6 May 2021

'Intimidating' Pharmac move may lead to child cancer drug delays

8:39 am on 6 May 2021

Two of New Zealand's leading cancer experts have slammed Pharmac's proposal to take away the special exemption which gives children with cancer access to any drug they need.

Hospital hallway, doctor, nurse, file pic, generic

File photo. Photo: 123RF

Oncologists Chris Jackson and Scott McFarlane say the move is likely to mean children will face much longer waits for new paediatric oncology drugs that come on the market.

Both doctors are also highly critical of the way Pharmac has treated patient advocate Fiona Tolich, who sparked Pharmac's review of child cancer drug funding by taking a discrimination case.

Jackson, the medical director of the Cancer Society, believed Pharmac's response to Tolich amounted to intimidation.

"I think it's deeply troubling that Pharmac has appeared to link advocacy to a possible reduction in child cancer drug availability - that feels almost retaliatory."

Tolich took her claim of discrimination under the Human Rights Act, asking why Pharmac would fund all child cancer drugs but not Spinraza, which can be a lifesaving medicine for children with the deadly genetic disease Spinal Muscular Atrophy (SMA).

Tolich said the last thing she wanted was a decrease in access to child cancer drugs.

"That's not what I'm asking for. I'm just confused as to why our system would value one child with one disease as being more important than another child with another disease."

Dr Chris Jackson, Medical Director, Cancer Society of New Zealand

Oncologist Chris Jackson, the medical director of the Cancer Society, says Pharmac's response to an advocate's human rights claim could have a chilling effect. Photo: Cancer Society of New Zealand

Jackson said Pharmac's response could have a chilling effect.

"If you were advocating for any kind of change, to have the prospect that that could have a negative impact on kids affected by cancer hanging over you - that's extraordinary," he said.

"For a government organisation to put that out there as something that could happen as a consequence of that, I mean that would be extremely intimidating for any advocate, so I think that's quite troubling."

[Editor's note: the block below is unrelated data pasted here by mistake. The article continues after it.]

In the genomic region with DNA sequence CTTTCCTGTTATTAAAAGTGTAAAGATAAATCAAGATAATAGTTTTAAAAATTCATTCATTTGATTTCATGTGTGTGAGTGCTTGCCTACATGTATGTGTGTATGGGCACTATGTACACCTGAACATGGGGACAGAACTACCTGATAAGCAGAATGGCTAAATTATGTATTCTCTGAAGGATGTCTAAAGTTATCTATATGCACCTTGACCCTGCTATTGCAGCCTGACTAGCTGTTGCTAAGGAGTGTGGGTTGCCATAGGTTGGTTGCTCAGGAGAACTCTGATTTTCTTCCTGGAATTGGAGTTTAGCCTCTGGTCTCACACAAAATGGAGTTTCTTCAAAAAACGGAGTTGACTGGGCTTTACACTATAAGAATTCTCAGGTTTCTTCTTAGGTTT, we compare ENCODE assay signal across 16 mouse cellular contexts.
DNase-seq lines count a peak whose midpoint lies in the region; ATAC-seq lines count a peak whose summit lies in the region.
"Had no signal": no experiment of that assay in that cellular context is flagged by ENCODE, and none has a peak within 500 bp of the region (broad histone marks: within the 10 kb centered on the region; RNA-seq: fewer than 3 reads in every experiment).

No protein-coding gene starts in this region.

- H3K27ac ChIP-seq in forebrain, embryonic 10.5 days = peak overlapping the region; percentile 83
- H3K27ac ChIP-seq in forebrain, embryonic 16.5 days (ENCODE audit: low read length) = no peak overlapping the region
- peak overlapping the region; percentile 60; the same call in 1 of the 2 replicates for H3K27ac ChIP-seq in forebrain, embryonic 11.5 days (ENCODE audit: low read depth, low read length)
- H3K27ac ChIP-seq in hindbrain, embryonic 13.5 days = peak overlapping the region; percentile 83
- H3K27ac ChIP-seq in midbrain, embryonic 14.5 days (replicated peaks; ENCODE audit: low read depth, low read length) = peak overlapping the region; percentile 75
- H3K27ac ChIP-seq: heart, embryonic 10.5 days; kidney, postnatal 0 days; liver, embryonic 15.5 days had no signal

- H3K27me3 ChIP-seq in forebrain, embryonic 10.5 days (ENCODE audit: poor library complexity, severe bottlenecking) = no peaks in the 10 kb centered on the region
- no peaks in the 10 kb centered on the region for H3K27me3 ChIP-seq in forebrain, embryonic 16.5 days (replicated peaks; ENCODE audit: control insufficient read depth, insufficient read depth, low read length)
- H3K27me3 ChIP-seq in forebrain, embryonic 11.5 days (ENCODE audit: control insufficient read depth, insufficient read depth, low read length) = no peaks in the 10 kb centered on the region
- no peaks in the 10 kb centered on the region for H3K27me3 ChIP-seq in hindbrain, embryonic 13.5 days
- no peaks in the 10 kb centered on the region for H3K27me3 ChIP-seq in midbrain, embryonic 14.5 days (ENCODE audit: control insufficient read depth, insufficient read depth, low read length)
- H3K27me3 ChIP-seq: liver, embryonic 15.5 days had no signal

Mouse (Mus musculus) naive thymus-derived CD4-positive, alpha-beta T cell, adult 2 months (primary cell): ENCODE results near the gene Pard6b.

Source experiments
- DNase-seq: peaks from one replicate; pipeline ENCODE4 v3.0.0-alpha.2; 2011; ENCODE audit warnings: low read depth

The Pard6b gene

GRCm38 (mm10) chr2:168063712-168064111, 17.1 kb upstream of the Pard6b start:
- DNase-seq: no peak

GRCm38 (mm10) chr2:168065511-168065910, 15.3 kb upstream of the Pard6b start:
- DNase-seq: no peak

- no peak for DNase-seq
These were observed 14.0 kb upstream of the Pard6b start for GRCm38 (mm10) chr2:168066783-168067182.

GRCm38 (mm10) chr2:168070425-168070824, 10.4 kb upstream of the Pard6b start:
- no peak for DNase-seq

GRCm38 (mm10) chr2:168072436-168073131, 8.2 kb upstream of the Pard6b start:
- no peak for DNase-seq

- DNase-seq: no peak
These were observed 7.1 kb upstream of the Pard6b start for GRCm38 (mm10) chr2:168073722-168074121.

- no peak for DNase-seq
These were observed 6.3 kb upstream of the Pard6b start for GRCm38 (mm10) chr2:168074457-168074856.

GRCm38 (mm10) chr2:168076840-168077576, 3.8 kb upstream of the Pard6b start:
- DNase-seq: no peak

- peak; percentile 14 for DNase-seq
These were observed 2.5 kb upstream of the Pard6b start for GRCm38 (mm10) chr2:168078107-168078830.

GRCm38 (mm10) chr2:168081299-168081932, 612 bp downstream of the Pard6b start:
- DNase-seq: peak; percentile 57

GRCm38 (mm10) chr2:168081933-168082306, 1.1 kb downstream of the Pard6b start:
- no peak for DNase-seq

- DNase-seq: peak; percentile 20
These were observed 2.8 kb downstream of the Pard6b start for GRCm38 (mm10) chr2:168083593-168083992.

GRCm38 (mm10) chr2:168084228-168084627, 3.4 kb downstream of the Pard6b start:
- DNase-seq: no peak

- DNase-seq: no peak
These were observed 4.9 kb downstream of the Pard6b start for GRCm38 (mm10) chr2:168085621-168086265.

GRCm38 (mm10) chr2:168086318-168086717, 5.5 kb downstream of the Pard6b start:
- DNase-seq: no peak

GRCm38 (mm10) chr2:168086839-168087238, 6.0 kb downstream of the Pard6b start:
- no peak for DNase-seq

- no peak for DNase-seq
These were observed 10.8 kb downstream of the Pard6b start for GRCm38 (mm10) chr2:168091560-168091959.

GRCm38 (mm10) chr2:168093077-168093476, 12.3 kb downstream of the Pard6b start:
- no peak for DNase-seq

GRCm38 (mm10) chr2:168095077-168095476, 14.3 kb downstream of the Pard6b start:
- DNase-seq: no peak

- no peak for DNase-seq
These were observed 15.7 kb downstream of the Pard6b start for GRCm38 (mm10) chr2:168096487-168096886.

Jackson was also worried about the impact of Pharmac abolishing special access for child cancer drugs.

He said child cancer was the only cancer where New Zealand's outcomes were better than Australia's.

"We've managed to get world class child cancer outcomes within a manageable budget. So it's working well. And the prospect of threatening that because people want better access to drugs in other areas - I think it is deeply troubling to even suggest that."

Health Minister Andrew Little has backed Pharmac and said he had been assured by the agency that "every drug that is currently available to children for cancer treatment" would continue to be available.

But Jackson was concerned about children facing long waits for new child cancer drugs that come on the market.

"Making it more complicated than it is now without good reason seems to be a daft thing to do, given that the current system is working pretty well," he said. "Keeping in mind we have not seen the budget blowouts in child oncology that could suggest that major changes need to be made."

Paediatric oncologist Scott McFarlane, national clinical leader with the Child Cancer Network, was also concerned about Pharmac's plans.

Paediatric oncologist Scott McFarlane, who is national clinical leader with the Child Cancer Network.

Paediatric oncologist Scott McFarlane Photo: Supplied

"We feel that the outcome is likely to be less timely access to the agents which we've been able to use by virtue of this arrangement and a whole lot more work doing what our adult oncology colleagues have had to do - in preparing these applications."

McFarlane said if Pharmac went ahead with the changes, children may have to wait to get the best new international drugs in the future.

While they waited for a new drug to go through the Pharmac process, doctors would have to use less effective drugs that were on the Pharmac schedule.

"The child would have a higher chance of failing that treatment when there is a better treatment available internationally but not accessible by us, because we can no longer obtain it using our special and unique arrangement," McFarlane said.

Pharmac's proposal to abolish the special exemption for child cancer drugs was not the way to address inequality of treatment between patient groups, McFarlane said.

"To achieve equity by dumbing down access for people who are achieving well to the lowest common denominator, I think that that message would be extremely unfortunate."

However, Minister of Health Andrew Little backed Pharmac's position that it had to act because the current special exemption for children with cancer was inconsistent with how it funded drugs for other patients.

"If they are found to be acting in a discriminatory way - a way that is contrary to the Human Rights Act - then they have a moral responsibility to make sure that they are acting in a way that is consistent with human rights and not discriminate. So they may be driven to make a change anyway."

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